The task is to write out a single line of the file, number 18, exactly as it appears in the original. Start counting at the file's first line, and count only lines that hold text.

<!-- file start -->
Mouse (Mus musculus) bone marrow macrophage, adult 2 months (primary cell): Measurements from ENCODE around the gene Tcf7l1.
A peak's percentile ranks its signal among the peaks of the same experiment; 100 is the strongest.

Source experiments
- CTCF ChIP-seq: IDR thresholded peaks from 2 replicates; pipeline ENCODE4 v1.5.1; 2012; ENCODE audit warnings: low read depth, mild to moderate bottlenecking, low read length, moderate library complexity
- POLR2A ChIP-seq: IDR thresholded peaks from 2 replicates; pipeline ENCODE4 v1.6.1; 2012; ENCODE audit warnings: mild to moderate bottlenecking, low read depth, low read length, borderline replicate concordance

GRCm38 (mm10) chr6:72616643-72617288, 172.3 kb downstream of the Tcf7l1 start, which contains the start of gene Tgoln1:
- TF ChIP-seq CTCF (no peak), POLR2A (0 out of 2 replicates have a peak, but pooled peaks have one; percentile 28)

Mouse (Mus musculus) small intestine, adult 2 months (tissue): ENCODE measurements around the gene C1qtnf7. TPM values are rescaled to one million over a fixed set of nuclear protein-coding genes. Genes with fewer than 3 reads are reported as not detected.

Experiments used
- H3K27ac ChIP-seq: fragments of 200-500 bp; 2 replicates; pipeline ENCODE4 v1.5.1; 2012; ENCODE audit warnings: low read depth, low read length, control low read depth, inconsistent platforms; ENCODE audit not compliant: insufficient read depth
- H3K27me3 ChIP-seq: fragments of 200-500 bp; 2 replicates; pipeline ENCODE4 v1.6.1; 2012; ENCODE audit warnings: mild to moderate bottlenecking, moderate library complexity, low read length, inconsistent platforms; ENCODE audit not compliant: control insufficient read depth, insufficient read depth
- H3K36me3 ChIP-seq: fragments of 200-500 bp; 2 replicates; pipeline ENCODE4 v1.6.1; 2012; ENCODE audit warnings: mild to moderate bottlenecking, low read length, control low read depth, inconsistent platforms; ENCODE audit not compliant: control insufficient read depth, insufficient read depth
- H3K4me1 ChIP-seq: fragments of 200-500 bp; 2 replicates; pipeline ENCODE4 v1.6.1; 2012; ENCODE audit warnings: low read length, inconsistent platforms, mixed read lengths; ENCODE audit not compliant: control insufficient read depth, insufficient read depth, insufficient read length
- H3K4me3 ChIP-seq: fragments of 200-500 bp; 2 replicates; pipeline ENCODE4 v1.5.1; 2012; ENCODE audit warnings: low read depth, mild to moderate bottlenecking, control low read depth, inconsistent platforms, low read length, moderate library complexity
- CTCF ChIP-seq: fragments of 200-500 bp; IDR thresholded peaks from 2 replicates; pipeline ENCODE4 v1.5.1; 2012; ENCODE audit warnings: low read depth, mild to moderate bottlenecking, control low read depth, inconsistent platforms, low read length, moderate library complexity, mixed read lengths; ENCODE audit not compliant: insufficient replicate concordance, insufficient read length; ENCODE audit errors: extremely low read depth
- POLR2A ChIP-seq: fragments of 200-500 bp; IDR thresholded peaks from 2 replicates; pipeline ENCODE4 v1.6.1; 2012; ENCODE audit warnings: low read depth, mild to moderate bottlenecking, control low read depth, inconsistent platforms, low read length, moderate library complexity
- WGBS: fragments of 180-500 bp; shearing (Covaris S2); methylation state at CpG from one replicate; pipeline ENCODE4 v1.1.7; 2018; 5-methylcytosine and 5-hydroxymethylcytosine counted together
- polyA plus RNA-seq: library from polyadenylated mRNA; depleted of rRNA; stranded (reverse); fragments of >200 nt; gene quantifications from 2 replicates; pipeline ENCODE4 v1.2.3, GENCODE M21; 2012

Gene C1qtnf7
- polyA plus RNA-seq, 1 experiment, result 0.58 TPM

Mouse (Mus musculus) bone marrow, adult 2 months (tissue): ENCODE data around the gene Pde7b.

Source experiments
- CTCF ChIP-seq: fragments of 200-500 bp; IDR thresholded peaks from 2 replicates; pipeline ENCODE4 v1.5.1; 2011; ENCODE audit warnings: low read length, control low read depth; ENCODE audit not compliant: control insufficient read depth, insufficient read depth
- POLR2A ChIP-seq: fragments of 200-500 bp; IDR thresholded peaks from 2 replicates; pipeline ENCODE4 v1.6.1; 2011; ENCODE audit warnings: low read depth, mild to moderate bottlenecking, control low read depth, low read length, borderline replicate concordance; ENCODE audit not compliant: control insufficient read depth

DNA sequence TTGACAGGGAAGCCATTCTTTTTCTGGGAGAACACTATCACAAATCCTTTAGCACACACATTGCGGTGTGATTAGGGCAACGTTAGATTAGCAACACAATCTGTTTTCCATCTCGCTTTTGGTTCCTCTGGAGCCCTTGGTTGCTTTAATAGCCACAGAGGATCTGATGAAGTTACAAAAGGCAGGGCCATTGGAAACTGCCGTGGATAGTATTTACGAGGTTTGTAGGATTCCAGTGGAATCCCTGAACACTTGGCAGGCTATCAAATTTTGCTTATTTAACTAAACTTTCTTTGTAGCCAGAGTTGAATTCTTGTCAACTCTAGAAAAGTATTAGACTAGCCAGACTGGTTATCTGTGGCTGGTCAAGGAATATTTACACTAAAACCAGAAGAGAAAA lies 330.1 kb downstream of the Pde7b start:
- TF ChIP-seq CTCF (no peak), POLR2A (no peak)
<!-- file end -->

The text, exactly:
- polyA plus RNA-seq: library from polyadenylated mRNA; depleted of rRNA; stranded (reverse); fragments of >200 nt; gene quantifications from 2 replicates; pipeline ENCODE4 v1.2.3, GENCODE M21; 2012